Karen Peterson

Karen Peterson: Three ways readers are surprising us

Readers are an ever-changing — and occasionally fickle — lot.

Some prefer the printed paper. Others have migrated to a computer, a digital tablet or a smartphone. Many readers move from one to another during any given day.

It’s important that we keep up with these new reading habits. And that we give readers the kinds of stories they want most.

Technology has allowed us to track readers’ interests like never before. In recent months, readership data have surprised us in three ways.

1 Phones are king

A few years ago, digital tablets — the Apple iPad, Samsung Galaxy and others — looked like the digital device of the future for newspaper readers.

Tablet screens are big enough that a person can easily read our home page. Readers also use them to flip through the pages of our newspaper replica edition.

Digital tablet sales were skyrocketing.

In the past year, however, the tide has turned. Tablet sales growth has slowed, and phones are the new reader darling.

Why the success?

Smartphones have grown more powerful. And while their screens are getting bigger, they’re still small enough to fit into a pocket or purse. We have phones with us all the time, which makes them handy for checking headlines.

Last month, 36 percent of the TNT’s digital readers came to us from a smartphone. Only 11 percent of digital readers were using a tablet. Phone readership is up 10 percentage points since last year; tablet readership is up 1 percentage point. (Desktop readership is falling as the phone and tablet numbers grow.)

Our response?

Pay increasing attention to the phone readers. In fact, we redesigned our phone websites in the past year, which might have helped boost the reader numbers.

Yet, we won’t ignore tablet readers. While they make up a smaller percentage of the total, each tablet user reads three times as many pages as a phone reader. That makes them valuable.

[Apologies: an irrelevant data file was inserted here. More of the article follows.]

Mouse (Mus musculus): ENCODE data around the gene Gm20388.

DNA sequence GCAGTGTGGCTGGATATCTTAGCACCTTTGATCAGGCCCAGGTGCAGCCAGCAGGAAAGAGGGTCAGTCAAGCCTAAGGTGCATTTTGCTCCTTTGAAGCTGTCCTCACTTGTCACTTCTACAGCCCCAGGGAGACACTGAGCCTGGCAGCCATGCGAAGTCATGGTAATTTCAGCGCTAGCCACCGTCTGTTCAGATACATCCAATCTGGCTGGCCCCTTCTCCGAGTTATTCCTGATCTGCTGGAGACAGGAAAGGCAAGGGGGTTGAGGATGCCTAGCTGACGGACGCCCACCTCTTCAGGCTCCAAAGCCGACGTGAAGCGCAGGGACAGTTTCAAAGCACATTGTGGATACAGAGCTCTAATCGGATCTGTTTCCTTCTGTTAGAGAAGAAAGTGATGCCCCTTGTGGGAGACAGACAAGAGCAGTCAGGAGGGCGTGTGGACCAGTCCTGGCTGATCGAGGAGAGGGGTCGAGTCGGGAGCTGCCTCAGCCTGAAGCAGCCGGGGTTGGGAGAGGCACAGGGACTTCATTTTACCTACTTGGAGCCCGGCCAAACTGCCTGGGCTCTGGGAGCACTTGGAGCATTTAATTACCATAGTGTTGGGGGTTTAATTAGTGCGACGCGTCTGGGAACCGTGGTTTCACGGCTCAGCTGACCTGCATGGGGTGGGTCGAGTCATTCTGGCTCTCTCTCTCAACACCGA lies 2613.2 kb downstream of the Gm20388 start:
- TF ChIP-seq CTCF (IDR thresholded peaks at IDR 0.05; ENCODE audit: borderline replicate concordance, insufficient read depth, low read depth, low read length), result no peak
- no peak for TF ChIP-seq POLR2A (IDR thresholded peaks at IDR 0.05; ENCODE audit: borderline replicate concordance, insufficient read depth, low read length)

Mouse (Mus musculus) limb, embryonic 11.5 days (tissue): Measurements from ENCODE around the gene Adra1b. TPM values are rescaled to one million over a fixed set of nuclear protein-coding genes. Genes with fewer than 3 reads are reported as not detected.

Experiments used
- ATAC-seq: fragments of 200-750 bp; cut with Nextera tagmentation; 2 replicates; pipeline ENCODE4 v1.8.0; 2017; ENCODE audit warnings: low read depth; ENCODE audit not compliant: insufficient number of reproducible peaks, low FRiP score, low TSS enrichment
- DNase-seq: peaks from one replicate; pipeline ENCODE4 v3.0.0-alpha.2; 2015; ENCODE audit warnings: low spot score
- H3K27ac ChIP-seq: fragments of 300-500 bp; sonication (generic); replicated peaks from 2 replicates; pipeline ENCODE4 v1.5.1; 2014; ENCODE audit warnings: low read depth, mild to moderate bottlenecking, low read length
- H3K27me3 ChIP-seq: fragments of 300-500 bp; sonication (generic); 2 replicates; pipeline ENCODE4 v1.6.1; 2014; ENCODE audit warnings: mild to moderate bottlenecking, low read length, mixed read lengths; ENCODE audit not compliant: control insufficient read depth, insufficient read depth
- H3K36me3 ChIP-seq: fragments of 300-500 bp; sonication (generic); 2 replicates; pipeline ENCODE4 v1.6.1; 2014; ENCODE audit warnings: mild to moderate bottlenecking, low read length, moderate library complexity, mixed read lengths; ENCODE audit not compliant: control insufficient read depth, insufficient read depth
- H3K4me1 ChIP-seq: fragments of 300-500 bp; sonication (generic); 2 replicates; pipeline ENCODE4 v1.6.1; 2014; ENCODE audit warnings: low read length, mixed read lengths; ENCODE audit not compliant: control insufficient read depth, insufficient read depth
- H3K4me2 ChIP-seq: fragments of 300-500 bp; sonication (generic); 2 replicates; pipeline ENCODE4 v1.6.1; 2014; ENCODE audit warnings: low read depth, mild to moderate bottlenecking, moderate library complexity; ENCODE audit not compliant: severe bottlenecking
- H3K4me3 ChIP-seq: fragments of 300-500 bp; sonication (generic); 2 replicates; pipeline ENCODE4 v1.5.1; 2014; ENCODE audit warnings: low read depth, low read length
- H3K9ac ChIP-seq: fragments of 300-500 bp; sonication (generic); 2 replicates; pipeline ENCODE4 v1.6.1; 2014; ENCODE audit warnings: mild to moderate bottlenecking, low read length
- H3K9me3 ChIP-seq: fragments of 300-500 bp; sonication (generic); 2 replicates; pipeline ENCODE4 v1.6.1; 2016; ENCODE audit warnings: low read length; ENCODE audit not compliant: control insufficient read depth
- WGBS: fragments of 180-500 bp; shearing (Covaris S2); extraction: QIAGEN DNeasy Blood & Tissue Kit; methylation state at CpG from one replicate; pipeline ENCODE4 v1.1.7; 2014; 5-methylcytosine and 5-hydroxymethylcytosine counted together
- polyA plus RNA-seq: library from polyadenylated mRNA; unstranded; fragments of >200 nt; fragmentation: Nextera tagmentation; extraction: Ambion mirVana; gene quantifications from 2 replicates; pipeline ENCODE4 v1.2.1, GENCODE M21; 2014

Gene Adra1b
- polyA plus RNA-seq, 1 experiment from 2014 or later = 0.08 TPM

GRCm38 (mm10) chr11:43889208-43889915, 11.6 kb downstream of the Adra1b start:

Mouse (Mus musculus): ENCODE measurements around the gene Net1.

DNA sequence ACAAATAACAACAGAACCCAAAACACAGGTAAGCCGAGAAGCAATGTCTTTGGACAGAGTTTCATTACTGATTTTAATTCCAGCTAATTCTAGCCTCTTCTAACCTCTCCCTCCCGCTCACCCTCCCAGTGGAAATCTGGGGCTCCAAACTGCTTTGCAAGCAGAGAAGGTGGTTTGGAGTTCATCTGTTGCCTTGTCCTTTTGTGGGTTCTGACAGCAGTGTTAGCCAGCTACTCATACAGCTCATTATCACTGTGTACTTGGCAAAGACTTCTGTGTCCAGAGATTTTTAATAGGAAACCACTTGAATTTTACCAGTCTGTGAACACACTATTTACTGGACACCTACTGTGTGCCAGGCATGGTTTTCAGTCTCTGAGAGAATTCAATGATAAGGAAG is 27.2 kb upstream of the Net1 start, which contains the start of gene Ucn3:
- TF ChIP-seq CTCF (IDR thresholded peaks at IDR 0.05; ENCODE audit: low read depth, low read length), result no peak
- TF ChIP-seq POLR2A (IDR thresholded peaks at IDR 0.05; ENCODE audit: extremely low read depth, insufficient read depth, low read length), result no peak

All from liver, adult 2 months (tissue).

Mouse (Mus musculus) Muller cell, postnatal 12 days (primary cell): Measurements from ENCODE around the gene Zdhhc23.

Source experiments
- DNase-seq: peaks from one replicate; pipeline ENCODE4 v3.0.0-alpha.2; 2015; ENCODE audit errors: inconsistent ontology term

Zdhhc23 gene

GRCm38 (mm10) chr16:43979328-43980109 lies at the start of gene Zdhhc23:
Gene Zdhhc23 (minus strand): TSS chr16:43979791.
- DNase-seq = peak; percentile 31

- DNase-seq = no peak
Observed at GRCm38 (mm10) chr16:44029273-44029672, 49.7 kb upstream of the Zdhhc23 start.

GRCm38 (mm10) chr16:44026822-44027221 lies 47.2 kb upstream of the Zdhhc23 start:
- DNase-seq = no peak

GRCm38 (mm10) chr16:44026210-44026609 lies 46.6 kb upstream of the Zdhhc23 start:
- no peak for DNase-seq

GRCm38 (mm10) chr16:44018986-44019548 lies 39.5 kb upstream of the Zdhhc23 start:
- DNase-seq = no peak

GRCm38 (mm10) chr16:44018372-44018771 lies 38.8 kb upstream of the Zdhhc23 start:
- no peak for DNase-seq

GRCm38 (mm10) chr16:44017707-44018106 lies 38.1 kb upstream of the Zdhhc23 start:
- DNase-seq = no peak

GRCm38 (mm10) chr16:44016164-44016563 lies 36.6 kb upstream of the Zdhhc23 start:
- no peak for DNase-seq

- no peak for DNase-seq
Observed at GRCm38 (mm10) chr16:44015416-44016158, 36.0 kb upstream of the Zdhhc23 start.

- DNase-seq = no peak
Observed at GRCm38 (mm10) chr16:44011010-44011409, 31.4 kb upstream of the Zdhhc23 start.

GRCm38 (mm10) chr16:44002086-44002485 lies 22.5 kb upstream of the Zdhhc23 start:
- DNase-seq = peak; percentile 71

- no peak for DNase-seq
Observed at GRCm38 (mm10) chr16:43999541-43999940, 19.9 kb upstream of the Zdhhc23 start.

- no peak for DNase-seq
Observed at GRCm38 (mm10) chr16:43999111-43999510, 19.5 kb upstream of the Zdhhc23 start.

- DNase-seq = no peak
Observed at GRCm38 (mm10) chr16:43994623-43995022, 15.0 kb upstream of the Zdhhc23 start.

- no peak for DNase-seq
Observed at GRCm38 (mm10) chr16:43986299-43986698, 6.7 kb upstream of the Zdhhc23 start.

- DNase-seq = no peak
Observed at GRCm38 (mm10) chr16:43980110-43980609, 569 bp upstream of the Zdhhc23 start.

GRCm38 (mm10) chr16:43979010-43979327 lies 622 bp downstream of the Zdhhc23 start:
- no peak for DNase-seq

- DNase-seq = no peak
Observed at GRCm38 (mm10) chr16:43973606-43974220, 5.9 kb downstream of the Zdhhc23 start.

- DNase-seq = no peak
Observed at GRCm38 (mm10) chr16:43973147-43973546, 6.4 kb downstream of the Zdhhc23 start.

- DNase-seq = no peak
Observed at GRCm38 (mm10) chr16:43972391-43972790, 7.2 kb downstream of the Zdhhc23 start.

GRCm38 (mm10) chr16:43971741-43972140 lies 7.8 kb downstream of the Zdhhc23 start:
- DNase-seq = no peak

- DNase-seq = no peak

We’re considering a premium tablet edition for next year that will take advantage of the tablet’s super-sized touch screen.

2 People want to read something that looks like a newspaper

Several years ago, to help readers transition from print to digital, our industry developed an online newspaper that looks like a newspaper. We call it our e-Edition or replica edition.

Replica readers see the same front page as print readers and can swipe to “turn” inside pages that are identical to pages in that day’s printed paper.

Stories aren’t updated as news breaks, as they are on our website. The replica edition stands still. For many readers, that’s its beauty.

They’d rather have their news, as selected by editors, in a finite, digestible, familiar form. Some say the replica gives them a sense of accomplishment at having “read the paper.”

Many readers — including me — use the replica when we’re out of town. It’s the only way to see the paper as our print readers are seeing it that day.

Surprisingly, rather than dying out as a transitional product, the replica edition is becoming more popular.

In 2012, our replica edition had 1.5 million page views. In 2013, it had 7 million. In 2014, we’re headed for more than 13 million.

Our response?

As I tell readers about the printed newspaper, as long as enough of you keep reading the replica, we’ll keep “printing” it.

3 Readers love crime stories

In spite of what you say, it’s true.

Stop writing so many “bad news” stories, readers often tell me. Why don’t you ever write about the good things happening in our community?

Research we’ve conducted over the past four months has tracked readership (albiet online, since it’s impossible to know what each reader reads in print) by topic. Of the 34 news topics on our list, stories about crime, courts and criminal justice had the highest readership.

From June through September, readers collectively spent 56,000 hours reading TNT crime stories.

That didn’t surprise us. Crime stories attract attention because they are unusual. If banks were robbed 10 times a day, bank robberies would no longer be news.

What’s surprising is how deeply people read those stories. Beyond just clicking on a headline, readers spent an average 2.56 minutes reading each crime story. That’s just slightly below the average for all stories.

Never fear, we agree it’s important to write about positive happenings, too.

That’s why Friday’s front page had a piece about a Lakewood college student who won big on “Wheel of Fortune.” Thursday’s cover had a story about the resident cat at King’s Books. (Granted, the cat died, but the story about him was sweet.)

And Wednesday’s A1 centerpiece was about Art and Norma Miller, whose 68-year love story continues even since she moved into a local retirement home.

But you can’t say you don’t read crime stories, so we’ll keep them in our mix.

More than ever before, we know what you’re interested in and how you want to read about it.

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